We then addressed “whether the officer was justified in using Mr. VillagranaFlores's identity to run a warrants check during the course of the Terry stop.” Id. We noted our prior holding in Holt that in the context of traffic stops based on reasonable suspicion, an officer may run a background check on a motorist to check for warrants or criminal history even though the purpose of the stop had nothing to do with the motorist's history. Id. We reiterated our earlier determination that “ ‘[t]he justification for detaining a motorist to obtain a criminal history check is, in part, officer safety’ because ‘[b]y determining whether a detained motorist has a criminal record or outstanding warrants, an officer will be better apprized of whether the detained motorist might engage in violent activity during the stop.’ “ Id. at 1277 (alteration in original) (quoting Holt, 264 F.3d at 1221–22). Thus, we affirmed that “[a]s long as the detention is for a short period, the government's strong interest in officer safety outweighs the motorist's interests.” Id. (internal quotation marks omitted).
We then reasoned that “[o]fficer safety ․ is just as strongly implicated where the individual being detained for a short period of time is on foot, rather than in an automobile,” and thus that “[a]n officer detaining a pedestrian has an equally strong interest in knowing whether that individual has a violent past or is currently wanted on outstanding warrants.” Id. Conversely, we concluded that the pedestrian's interest “is no more robust merely because a short detention occurs while traversing on foot.” Id. We further determined that “permitting a warrants check during a Terry stop on the street also ‘promotes the strong government interest in solving crimes and bringing offenders to justice.’ “ Id. (quoting United States v. Hensley, 469 U.S. 221, 229 (1985)). We reasoned that “an identity's utility in informing an officer that a suspect is wanted for another offense, or has a record of violence or mental disorder, would be non-existent without the ability to use the identity to run a criminal background check.” Id. (internal alteration and quotation marks omitted). Accordingly, we held that “Mr. Villagrana–Flores's Fourth Amendment rights were neither violated when his identity was obtained during a valid Terry stop nor when his identity was shortly thereafter used to run a warrants check.” Id.4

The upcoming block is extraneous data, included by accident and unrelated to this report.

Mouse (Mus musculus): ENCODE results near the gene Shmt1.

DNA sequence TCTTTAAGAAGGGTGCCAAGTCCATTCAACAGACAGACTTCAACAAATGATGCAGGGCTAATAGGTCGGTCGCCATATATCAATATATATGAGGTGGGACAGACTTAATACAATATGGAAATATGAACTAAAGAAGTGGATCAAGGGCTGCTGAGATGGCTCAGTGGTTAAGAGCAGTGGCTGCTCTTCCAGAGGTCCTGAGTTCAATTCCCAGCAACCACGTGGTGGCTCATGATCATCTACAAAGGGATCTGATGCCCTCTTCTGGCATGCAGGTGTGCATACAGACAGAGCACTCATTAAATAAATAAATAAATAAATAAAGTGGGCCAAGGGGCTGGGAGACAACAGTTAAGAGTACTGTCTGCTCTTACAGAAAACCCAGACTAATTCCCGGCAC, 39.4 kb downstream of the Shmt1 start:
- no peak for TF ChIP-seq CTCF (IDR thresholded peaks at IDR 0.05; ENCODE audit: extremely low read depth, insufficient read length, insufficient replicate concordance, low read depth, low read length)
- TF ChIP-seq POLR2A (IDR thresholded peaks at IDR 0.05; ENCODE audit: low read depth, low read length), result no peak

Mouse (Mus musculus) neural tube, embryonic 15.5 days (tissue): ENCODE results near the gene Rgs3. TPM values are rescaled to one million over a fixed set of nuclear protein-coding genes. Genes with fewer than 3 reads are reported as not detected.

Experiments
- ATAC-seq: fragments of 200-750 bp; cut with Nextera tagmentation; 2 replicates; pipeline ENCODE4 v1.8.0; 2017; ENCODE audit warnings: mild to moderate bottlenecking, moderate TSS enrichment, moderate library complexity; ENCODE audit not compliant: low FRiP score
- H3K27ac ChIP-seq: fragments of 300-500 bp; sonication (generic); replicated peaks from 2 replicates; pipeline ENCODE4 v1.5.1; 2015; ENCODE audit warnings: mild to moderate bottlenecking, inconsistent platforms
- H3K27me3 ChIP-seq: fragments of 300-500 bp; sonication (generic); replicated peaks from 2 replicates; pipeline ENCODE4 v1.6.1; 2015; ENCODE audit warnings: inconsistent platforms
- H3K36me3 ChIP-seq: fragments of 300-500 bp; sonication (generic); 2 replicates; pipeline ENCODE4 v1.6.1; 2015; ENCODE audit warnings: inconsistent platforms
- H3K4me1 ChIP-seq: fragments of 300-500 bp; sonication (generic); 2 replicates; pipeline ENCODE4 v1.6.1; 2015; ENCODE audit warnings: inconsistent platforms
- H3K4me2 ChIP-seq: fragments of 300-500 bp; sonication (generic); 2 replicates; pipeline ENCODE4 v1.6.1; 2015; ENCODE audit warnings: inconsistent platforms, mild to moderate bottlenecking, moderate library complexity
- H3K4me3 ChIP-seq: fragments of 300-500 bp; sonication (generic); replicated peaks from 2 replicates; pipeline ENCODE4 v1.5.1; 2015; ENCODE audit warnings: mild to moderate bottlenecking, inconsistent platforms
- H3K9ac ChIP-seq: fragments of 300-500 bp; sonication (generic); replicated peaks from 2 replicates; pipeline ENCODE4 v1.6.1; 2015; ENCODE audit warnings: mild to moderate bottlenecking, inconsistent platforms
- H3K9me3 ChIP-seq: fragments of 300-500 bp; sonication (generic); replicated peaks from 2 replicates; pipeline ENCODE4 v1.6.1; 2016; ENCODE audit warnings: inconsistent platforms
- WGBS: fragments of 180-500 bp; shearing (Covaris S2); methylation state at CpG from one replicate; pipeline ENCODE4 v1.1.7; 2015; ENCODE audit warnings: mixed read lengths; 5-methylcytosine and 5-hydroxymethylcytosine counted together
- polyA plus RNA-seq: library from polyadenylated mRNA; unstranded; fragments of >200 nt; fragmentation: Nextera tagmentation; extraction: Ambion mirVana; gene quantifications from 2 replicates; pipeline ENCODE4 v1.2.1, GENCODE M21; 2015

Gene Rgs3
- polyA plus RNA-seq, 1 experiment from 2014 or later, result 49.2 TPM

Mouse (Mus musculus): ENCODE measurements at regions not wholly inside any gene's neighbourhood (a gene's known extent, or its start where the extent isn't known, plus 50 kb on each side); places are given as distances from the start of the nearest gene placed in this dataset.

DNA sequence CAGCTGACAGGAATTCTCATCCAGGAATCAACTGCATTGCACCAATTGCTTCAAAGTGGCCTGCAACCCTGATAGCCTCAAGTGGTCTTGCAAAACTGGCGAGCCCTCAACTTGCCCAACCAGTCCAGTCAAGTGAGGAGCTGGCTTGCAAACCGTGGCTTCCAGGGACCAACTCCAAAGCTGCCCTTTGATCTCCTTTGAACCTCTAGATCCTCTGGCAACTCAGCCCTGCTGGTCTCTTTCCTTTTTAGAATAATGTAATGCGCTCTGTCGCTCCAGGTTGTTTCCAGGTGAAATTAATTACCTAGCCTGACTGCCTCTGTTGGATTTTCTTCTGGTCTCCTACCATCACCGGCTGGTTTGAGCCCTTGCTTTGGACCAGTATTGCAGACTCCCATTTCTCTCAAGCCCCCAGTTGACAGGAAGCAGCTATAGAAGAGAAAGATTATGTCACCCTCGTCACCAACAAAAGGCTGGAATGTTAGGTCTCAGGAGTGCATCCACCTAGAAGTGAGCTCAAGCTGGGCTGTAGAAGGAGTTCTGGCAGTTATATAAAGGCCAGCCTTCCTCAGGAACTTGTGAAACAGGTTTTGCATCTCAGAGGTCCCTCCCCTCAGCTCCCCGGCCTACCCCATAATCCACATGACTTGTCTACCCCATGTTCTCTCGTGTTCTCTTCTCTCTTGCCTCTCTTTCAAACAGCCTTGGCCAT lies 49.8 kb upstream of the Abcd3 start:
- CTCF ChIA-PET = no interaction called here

In sum, we concluded in Villagrana–Flores that the same rationale that underlies our conclusion as to the permissibility of warrants checks in the motorist context applies with equal force in the pedestrian context. Contrary to the government's statement at oral argument, this conclusion is not dicta, but reflects the holding of Villagrana–Flores. See id. at 1275, 1277 (holding that it is not a violation of the Fourth Amendment for an officer who performs a Terry stop on an individual suspected of engaging in criminal activity to obtain that individual's identity and perform a warrants check, and thus that the warrants check on Mr. Villagrana–Flores, a pedestrian, was permissible).
C. The District Court Erred in Concluding That the Stop Had Been Completed When Officer Kuepfer Ran the Warrants Check and in Distinguishing Villagrana–Flores on Officer–Safety Grounds.